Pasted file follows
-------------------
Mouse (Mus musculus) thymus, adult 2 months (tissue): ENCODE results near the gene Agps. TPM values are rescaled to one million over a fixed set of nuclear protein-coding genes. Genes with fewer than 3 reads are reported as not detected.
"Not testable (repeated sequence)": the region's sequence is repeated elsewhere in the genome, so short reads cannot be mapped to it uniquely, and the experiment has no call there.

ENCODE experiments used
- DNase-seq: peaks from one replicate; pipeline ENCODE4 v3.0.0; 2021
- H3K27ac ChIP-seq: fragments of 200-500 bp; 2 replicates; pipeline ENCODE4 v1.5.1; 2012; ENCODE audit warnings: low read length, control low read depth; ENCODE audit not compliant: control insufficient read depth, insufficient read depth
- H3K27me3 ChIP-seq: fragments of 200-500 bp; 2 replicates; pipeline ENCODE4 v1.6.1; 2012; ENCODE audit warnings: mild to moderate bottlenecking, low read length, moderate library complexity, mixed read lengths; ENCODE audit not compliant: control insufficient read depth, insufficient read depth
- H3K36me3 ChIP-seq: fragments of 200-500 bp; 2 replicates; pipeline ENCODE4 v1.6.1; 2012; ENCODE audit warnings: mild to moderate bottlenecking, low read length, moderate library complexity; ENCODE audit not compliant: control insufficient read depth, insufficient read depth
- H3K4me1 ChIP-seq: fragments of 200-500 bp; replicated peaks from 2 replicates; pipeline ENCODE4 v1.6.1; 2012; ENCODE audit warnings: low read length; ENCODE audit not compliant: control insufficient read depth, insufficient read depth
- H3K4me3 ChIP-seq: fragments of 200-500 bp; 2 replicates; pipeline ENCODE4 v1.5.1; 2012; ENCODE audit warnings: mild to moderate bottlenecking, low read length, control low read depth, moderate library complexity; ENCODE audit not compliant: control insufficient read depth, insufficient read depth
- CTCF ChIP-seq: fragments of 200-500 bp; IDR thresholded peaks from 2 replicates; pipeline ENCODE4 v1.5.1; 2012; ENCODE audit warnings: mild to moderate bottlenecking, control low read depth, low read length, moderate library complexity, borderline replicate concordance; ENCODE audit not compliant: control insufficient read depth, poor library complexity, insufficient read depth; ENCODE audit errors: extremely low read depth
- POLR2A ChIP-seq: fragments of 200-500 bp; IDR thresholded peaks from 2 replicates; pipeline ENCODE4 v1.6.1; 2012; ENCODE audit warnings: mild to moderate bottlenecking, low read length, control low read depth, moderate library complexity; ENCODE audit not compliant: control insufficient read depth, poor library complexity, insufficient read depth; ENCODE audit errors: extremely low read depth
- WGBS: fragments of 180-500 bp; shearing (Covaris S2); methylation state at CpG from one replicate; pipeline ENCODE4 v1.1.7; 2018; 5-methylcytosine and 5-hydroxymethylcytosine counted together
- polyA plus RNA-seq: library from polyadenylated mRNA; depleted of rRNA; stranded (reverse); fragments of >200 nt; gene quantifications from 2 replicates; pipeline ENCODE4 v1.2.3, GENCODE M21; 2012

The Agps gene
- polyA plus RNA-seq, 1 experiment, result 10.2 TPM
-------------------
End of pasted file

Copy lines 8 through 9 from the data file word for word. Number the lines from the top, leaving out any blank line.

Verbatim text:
- H3K4me1 ChIP-seq: fragments of 200-500 bp; replicated peaks from 2 replicates; pipeline ENCODE4 v1.6.1; 2012; ENCODE audit warnings: low read length; ENCODE audit not compliant: control insufficient read depth, insufficient read depth
- H3K4me3 ChIP-seq: fragments of 200-500 bp; 2 replicates; pipeline ENCODE4 v1.5.1; 2012; ENCODE audit warnings: mild to moderate bottlenecking, low read length, control low read depth, moderate library complexity; ENCODE audit not compliant: control insufficient read depth, insufficient read depth